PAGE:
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Ernst BACON (1898-1990)
Violin Sonata (1983) [24’50].
David DIAMOND (b. 1915)

Chaconne for Violin and Piano (1948) [15’49].
James Greening-Valenzuela (violin); John Walker (piano).
Both works on this short CD are written in an immediately approachable idiom that is most appealing. Both, also, are carefully and successfully crafted in their own ways.

Chicago-born Ernst Bacon was of Austro-American parentage. He was a pupil of Bloch in composition and Goossens in conducting; his Symphony in D minor of 1932 won a Pulitzer Award. Recordings of his works have appeared on CRI and New World Records.

Although perhaps best known for his songs, this Violin Sonata is a thoroughly confident affair, given here in a most committed performance by Greening-Valenzuela and Walker. The violinist has an expressive, but mot distracting, vibrato and a strong sense of line that suits this music perfectly. In addition, Greening-Valenzuela’s sweet top register is well-captured in the first movement. The Allegretto is probably the most successful part of the Sonata. Playful and with a vital rhythmic interplay between the two instruments, it is immediately appealing and does not outstay its welcome (6’29).

Copland’s influence is audible in the Lento in the delicate and sparse writing (Greening-Valenzuela uses a ‘grainy’ tone effectively at times here). However, the overall impression is of a distinctive, if conservative, voice. Interested readers may wish to follow a link to for further details about this composer.

The name of Rochester-born David Diamond is better known, although perhaps admittedly not by much outside the USA. The championship of Leonard Bernstein can’t have done any harm to his cause, State-side, though. Diamond spent some time in Paris, where he established links with the likes of Milhaud, Roussel and even his hero, Ravel. As a student of Sessions and Boulanger, it is hardly surprising that his works are beautifully and confidently assembled. For more information on Diamond, including work-list and discography:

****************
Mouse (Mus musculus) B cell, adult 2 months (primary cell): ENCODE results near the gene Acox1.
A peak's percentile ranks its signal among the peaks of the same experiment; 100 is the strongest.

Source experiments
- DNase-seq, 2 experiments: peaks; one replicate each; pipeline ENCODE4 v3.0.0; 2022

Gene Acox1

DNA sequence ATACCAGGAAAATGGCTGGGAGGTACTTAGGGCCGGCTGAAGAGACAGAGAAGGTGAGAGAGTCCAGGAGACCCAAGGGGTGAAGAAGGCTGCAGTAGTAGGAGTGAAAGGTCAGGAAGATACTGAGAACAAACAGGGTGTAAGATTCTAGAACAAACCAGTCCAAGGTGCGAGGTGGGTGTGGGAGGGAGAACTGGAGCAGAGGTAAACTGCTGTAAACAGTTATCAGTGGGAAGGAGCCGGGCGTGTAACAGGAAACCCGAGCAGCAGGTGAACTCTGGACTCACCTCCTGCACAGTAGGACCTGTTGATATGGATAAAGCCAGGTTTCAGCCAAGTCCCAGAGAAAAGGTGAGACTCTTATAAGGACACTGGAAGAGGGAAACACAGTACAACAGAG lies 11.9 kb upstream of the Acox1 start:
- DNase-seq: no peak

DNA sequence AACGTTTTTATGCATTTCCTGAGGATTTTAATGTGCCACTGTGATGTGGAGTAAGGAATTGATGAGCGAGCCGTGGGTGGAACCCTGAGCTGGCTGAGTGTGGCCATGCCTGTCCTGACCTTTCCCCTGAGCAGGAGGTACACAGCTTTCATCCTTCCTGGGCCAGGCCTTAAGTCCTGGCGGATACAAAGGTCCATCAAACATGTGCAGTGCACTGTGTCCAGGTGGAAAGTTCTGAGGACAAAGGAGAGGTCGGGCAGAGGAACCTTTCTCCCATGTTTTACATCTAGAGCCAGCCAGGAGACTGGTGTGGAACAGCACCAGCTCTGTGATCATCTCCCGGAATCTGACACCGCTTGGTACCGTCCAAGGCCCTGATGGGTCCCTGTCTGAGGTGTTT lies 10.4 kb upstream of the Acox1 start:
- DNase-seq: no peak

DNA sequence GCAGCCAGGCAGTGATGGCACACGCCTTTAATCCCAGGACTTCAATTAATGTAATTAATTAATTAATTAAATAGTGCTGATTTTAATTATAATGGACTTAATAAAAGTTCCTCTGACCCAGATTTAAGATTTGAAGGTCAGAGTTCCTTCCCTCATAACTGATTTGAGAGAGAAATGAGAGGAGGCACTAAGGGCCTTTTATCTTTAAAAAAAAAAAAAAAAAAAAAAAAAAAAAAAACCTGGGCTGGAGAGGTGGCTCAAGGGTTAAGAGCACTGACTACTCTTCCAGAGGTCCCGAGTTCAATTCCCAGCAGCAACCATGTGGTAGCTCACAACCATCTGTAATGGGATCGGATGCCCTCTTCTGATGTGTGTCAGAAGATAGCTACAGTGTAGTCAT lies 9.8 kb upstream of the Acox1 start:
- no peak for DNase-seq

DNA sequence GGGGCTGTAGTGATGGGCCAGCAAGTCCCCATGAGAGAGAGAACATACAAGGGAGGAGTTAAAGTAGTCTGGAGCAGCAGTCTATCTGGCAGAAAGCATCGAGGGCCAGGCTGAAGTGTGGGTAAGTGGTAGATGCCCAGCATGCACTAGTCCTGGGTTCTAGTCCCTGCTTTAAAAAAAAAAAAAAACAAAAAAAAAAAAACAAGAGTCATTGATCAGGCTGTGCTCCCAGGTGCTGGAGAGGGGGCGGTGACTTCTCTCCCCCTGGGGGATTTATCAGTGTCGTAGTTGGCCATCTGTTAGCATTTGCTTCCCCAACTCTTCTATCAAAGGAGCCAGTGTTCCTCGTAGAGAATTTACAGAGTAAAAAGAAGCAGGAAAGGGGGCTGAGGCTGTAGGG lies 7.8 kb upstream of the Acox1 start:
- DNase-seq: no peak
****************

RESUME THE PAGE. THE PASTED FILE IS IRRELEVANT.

The Chaconne is quite a remarkable work and, whatever the appeal of the Bacon, it is the Diamond that provides this disc’s true musical worth. Diamond’s output was quite large and here we find a composer who really is deserving of our attention. The harmonic language used is immediately identifiable as ‘American’ (try the lyrical Introduction, for example). The Chaconne, despite the many moods necessitated by the variation form, is all of a piece. It falls neatly into six main sections, preceded by an Introduction and followed by a Cadenza and a (very exciting) Coda, and tracked accordingly here. Greening-Valenzuela suavely characterises the various variations.

A pity the recording is not more flattering to the piano, for John Walker is evidently an experienced and more than just attentive accompanist. But the piano sound can lack depth; this CD is a transfer of a 1987 LP (the original session tapes have been lost), which may help to explain this. Someone was a bit over-happy with the reverb button on occasion, too.

Nevertheless (and despite the short playing time) this remains a fascinating disc, especially for the Diamond.

Colin Clarke

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